I would ask why you want to do this at random. Why? What are you testing? If you can share this it might help. Unless it's proprietary (I'd understand). Music is filled with patterns and IMO there is nothing random about it. If you are trying to see what it takes for subjects to tell the difference between human generated music and computer generated music that won't take much. If you are trying to create AI that mimics human creativity that might take more. We are pattern recognition machines and we crave pattern. If you wan to generate short melodies to make life easy you will need more than a random tone generator. You will need some constraints that create rhythm and melodic structure consistent with western tastes. That would essentially mean coding up a text on music theory.

A couple other constraints might help. One is that moving small patterns around we usually come back where we started, in other words we cycle rather that just move endlessly in one direction. A small chunk of music light have a scale going up but will eventually come back around. This is critical to creating the feeling of completeness. Phases can begin and end on different notes but usually notes that are part of the Tonic chord of the key (Do, Mi, Sol). So this is a second thing to consider. Third, you didn't state how many octaves you were restricted to (unless I missed it). For a 16 note phrase it is possible, but highly unlikely, to generate a 2 octave scale. This is not very musical even though it is a musical element. You need to either restrict your "random" choices to be within an octave or octave and a 5th or require that they turn around somewhere.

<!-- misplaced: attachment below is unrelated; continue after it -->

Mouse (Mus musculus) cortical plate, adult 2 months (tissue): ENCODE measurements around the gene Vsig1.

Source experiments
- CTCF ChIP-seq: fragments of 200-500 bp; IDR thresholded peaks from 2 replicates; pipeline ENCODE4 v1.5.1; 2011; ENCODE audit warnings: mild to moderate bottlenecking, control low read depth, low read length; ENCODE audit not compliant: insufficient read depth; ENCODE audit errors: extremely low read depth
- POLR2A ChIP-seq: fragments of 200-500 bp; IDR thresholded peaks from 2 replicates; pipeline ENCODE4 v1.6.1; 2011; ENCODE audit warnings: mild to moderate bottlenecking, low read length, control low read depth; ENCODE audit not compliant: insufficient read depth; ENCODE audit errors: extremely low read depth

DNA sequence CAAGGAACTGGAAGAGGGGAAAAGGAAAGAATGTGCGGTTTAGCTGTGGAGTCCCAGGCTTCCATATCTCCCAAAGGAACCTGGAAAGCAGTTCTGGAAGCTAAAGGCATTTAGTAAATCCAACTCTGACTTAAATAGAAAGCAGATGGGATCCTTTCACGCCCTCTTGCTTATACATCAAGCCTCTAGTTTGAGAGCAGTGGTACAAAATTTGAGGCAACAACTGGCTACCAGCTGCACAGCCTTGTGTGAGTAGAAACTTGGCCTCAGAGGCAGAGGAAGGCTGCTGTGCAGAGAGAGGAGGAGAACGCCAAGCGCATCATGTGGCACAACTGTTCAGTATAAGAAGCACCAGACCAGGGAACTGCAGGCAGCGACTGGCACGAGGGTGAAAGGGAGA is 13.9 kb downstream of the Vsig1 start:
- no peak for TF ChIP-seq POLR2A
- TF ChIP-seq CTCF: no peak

There are a lot of degrees of freedom to play with. It is possible to encapsulate some of our decision making process in the constraints and try randomizing the rest but you have a lot to think about. And there is also the possibility of chromaticism. Are you trying to emulate real musical phrases at random?

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  • Also a helpful comment thank you. I hope to be able to respond more fully in a few days. – z8080 Dec 21 '19 at 18:29